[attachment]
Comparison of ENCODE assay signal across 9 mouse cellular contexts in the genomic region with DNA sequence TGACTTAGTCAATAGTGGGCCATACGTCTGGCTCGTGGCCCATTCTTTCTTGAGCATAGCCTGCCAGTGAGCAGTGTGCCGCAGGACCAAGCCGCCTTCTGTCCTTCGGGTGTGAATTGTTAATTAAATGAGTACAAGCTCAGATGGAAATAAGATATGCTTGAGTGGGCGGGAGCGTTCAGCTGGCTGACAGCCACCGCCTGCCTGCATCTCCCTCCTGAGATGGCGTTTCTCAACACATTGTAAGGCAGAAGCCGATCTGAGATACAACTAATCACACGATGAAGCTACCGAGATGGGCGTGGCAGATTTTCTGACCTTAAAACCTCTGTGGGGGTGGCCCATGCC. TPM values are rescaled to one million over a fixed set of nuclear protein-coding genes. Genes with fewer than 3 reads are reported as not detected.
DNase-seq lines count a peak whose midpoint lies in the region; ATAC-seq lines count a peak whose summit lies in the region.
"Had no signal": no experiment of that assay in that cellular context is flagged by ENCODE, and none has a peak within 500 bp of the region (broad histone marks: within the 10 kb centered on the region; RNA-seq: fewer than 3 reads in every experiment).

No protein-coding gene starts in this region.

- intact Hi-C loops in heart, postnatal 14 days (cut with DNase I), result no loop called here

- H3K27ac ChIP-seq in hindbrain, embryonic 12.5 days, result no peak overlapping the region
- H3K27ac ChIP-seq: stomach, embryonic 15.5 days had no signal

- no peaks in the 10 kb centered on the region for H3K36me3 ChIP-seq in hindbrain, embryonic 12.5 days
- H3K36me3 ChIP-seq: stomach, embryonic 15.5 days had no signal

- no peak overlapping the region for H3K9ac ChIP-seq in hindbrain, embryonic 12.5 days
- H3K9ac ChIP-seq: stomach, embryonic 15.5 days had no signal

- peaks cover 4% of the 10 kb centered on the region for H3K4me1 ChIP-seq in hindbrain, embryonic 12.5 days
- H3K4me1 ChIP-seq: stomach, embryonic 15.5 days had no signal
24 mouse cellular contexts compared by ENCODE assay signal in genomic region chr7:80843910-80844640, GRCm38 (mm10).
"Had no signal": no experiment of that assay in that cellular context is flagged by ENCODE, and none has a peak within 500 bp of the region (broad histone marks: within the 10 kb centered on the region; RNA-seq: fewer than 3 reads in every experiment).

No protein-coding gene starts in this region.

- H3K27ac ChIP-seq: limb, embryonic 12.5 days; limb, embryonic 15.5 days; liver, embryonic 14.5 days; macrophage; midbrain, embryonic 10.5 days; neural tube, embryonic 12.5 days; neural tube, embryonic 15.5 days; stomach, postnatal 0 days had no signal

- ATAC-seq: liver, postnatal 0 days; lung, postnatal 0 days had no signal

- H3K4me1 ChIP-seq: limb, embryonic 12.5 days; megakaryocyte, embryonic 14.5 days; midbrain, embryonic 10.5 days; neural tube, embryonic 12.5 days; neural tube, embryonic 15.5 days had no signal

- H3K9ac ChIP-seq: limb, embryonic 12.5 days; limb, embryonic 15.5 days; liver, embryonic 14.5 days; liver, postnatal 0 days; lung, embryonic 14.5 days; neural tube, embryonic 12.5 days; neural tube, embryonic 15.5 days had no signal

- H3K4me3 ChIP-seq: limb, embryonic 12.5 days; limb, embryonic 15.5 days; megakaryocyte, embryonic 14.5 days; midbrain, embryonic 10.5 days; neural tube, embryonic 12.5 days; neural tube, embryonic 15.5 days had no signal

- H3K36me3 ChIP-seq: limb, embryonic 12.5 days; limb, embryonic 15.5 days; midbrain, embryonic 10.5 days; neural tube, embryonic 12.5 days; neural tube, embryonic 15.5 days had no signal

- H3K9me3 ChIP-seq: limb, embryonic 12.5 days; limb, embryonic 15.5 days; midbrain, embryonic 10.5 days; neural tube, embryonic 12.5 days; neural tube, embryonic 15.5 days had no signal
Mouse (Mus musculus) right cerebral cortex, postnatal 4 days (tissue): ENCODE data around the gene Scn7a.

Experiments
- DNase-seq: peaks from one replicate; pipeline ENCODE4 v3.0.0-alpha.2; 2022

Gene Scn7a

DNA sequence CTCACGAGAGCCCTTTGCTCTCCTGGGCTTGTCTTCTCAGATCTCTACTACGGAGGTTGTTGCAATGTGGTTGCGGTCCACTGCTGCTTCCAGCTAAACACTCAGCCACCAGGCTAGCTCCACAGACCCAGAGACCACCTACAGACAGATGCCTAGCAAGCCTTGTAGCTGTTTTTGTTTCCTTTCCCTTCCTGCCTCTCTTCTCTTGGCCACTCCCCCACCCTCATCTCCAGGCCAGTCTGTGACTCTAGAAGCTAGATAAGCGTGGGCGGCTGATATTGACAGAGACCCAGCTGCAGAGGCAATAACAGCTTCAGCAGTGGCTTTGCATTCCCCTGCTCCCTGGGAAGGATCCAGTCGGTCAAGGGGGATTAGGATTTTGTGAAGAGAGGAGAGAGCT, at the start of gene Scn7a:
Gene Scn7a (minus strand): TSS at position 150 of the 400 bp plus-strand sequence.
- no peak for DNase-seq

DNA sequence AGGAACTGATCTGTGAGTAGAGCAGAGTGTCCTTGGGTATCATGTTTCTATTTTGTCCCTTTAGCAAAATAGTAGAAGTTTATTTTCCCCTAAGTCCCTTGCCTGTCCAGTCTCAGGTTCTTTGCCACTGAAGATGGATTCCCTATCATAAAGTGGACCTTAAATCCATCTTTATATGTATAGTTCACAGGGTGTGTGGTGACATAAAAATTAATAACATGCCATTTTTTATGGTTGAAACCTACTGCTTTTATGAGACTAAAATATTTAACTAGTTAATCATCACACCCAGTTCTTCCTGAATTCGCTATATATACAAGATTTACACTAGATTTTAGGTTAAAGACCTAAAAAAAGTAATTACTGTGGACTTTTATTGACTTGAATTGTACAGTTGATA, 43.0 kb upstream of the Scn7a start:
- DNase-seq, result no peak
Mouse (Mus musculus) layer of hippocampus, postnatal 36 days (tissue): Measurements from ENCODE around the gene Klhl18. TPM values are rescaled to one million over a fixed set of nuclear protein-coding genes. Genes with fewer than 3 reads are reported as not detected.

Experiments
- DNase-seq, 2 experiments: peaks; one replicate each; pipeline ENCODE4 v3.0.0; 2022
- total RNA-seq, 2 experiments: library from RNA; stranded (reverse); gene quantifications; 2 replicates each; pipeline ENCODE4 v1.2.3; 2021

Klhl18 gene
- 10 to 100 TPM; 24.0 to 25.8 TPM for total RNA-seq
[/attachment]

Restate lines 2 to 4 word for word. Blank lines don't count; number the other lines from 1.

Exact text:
DNase-seq lines count a peak whose midpoint lies in the region; ATAC-seq lines count a peak whose summit lies in the region.
"Had no signal": no experiment of that assay in that cellular context is flagged by ENCODE, and none has a peak within 500 bp of the region (broad histone marks: within the 10 kb centered on the region; RNA-seq: fewer than 3 reads in every experiment).

No protein-coding gene starts in this region.